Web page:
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I am embarrassed to admit it, but It turns out that my problem is likely being caused by poor chassis ground. I R&R-ed the alternator, with no change. I then replaced the 123 dizzy with my original Bosch tii dizzy with Pertronix, and this caused many of the symptoms to go away, but when I measured the system voltage (using the same location for the ground as I had used to ground the 123 dizzy- this was my big mistake), it still appeared that the voltage was dropping below +12V when I applied a load to the system (e.g., headlights on, heater fan up to 3, etc.). The Pertronix ignition clearly is less sensitive to voltage drops than the 123 dizzy, but that only makes sense.

 

I had measured the resistance between the battery and that grounding point (the bolt holding the coil bracket) and only saw a few 10ths of an ohm. That clearly was not OK for the 123 dizzy, which has a separate ground connection. Checking the voltage using a ground on the motor shows that there is no significant drop when a load is applied.  I will need to install a stout chassis ground to resolve this.

 

Also, while I was swapping the dizzies in and out, the Bosch with Pertronix suddenly stopped working. The motor had been running fine with the Pertronix and I shut it off after setting the timing to lock it down. When I attempted to start the motor again- nothing. It would crank freely, with no hint of ignition. WTF? I swapped the 123 dizzy back in and it fired up on the first crank. Go figure. Now that I know the problems I have been having are not due to the 123 dizzy, I can stay with that.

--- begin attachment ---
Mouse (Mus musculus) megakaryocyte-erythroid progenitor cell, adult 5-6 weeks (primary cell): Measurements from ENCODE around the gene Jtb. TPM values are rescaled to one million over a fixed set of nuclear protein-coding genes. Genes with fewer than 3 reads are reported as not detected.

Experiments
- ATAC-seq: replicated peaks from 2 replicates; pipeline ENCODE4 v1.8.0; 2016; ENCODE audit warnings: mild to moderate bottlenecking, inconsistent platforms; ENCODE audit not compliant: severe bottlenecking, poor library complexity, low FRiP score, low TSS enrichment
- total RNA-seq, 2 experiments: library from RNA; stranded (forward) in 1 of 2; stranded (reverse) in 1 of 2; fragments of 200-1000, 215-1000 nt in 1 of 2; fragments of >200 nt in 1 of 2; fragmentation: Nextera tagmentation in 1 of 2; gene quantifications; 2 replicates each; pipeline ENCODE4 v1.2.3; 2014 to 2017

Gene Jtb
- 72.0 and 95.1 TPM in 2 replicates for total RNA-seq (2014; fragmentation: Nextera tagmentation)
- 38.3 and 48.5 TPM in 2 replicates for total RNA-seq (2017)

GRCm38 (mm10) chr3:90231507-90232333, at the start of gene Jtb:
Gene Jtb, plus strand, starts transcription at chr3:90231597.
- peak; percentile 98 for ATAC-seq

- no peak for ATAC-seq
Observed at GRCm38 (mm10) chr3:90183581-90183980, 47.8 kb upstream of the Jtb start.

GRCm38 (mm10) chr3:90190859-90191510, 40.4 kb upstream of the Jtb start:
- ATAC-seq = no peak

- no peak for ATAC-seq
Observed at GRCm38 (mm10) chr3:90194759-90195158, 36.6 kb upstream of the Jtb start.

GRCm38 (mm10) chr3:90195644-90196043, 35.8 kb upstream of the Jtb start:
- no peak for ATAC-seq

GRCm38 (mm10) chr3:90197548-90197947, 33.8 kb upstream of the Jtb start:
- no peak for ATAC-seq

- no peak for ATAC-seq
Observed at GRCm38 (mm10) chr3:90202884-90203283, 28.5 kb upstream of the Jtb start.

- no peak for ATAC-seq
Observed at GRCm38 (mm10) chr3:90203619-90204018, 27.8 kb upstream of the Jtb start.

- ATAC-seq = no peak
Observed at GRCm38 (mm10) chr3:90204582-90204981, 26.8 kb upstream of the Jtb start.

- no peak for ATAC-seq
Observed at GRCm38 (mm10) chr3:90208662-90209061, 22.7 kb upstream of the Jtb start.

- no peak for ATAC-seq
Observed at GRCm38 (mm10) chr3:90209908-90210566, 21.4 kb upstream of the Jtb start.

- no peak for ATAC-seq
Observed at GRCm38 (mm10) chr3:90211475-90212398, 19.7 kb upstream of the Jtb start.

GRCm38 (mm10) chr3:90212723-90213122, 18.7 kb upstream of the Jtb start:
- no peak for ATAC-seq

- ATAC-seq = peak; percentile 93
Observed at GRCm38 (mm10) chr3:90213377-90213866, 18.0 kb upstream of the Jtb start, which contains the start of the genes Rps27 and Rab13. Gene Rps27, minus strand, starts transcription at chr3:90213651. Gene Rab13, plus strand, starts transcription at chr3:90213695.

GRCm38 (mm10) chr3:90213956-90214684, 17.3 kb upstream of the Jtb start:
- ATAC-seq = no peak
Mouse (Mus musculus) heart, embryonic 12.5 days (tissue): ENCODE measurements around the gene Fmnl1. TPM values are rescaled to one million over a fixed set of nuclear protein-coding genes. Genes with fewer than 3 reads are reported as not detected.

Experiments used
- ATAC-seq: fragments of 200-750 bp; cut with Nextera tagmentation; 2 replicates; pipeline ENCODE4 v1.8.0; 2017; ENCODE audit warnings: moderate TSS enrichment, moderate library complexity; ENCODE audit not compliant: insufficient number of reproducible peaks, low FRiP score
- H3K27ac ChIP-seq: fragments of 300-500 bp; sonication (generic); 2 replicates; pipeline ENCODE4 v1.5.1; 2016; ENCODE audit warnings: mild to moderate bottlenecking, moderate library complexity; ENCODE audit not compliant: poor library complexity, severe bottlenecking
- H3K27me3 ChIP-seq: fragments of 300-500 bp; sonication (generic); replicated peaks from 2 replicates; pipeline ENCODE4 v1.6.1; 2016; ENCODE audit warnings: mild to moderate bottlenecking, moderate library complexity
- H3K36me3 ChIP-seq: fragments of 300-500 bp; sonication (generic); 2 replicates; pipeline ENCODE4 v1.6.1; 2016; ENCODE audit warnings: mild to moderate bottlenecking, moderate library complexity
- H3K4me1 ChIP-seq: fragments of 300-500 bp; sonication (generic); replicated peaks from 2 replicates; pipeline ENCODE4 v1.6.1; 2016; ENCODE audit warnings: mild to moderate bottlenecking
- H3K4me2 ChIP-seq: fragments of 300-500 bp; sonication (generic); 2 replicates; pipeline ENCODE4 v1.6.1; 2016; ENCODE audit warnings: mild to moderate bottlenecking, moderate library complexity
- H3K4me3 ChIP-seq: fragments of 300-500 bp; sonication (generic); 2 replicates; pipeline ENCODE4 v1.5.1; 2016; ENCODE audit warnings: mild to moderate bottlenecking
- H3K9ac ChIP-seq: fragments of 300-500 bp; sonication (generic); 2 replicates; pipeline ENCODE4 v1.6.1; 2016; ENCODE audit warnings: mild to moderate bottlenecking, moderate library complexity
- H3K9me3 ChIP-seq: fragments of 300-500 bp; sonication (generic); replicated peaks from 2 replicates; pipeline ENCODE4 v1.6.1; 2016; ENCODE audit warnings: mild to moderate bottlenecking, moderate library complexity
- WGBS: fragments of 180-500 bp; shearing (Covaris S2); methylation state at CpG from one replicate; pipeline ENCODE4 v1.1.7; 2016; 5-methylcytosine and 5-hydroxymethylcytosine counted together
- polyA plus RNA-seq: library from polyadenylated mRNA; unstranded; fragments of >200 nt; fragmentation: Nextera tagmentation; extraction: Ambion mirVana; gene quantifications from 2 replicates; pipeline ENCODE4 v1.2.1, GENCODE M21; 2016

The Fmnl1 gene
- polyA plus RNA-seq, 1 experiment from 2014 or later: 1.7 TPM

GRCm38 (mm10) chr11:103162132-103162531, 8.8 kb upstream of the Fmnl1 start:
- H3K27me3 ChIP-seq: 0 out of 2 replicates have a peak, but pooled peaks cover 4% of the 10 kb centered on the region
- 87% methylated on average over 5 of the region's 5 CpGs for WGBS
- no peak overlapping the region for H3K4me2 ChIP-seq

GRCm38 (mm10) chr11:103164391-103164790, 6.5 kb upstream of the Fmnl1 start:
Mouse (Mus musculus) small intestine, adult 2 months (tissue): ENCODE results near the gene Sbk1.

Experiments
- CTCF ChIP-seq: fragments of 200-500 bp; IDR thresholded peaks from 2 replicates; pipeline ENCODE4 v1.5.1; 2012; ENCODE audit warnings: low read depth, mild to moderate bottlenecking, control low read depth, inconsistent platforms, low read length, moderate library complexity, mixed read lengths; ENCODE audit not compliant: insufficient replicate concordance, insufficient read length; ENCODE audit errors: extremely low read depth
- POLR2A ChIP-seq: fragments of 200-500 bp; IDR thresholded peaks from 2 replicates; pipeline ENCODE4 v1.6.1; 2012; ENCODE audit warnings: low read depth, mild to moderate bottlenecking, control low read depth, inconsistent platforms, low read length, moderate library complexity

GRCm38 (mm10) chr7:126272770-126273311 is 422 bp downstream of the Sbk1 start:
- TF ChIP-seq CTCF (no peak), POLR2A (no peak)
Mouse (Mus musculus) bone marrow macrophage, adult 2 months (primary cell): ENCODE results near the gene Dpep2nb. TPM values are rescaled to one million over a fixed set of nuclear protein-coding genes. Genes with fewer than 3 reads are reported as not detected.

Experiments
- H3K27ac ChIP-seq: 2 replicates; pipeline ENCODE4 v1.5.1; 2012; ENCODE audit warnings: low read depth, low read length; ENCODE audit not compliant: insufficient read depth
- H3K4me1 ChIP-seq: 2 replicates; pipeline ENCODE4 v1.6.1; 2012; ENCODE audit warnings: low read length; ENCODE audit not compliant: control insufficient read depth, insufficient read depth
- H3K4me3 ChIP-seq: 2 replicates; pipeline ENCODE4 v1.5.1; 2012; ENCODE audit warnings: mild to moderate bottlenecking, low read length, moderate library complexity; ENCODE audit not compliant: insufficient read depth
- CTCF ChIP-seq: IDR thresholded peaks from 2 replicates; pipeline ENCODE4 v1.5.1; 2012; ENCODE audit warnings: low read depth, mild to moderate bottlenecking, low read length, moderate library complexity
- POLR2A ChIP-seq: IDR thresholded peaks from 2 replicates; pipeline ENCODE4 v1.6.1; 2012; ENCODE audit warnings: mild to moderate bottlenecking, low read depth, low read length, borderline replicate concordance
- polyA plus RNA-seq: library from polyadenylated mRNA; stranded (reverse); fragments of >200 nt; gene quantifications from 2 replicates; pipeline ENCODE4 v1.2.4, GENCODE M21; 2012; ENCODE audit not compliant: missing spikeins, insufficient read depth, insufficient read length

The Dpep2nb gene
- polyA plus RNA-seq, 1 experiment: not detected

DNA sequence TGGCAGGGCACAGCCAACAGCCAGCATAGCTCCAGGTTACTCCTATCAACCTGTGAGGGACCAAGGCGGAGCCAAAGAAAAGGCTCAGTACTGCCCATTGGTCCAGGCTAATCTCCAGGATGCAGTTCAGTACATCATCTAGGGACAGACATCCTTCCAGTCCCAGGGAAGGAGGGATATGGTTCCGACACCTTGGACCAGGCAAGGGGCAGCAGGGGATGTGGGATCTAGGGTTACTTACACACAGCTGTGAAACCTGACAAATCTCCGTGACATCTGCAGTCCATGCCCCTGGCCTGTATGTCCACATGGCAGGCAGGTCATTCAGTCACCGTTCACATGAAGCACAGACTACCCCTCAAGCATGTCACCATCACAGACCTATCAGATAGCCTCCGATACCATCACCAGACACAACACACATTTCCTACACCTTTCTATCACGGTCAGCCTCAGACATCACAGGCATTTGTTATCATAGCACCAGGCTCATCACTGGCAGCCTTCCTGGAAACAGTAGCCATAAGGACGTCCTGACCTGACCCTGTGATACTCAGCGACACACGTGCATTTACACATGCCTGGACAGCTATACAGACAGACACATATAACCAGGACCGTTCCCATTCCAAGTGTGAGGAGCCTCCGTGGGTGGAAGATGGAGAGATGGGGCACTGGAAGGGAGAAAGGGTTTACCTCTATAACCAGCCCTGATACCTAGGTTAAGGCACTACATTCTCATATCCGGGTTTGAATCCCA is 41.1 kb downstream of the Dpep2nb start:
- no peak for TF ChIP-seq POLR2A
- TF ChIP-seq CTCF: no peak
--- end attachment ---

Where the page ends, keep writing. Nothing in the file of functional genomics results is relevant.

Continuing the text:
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If you leave the key on, it burns out the pertonixjn short order.


Sent from my iPhone using Tapatalk

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So I understood. I don't believe I did that, but who knows. I had to have the key on quite a bit for a lot of the testing I was doing. The strange thing is the motor was running while I was setting the timing, and I shut it off so I could tighten up the dizzy retaining bolt (key off during this process), went start the motor and nothing.

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6 hours ago, Chris_B said:

So I understood. I don't believe I did that, but who knows. I had to have the key on quite a bit for a lot of the testing I was doing. The strange thing is the motor was running while I was setting the timing, and I shut it off so I could tighten up the dizzy retaining bolt (key off during this process), went start the motor and nothing.

 

Sorry,  I was commiserating with you.  I have done the same thing the first time I put one in Bug.  I was one of the first folks to swap one out.  They were like $300-$400  back then, and I burnt my first ones out.  Got my key on, changing settings on my radio, and no joy.. 

 

Glad to see that you got it fixed.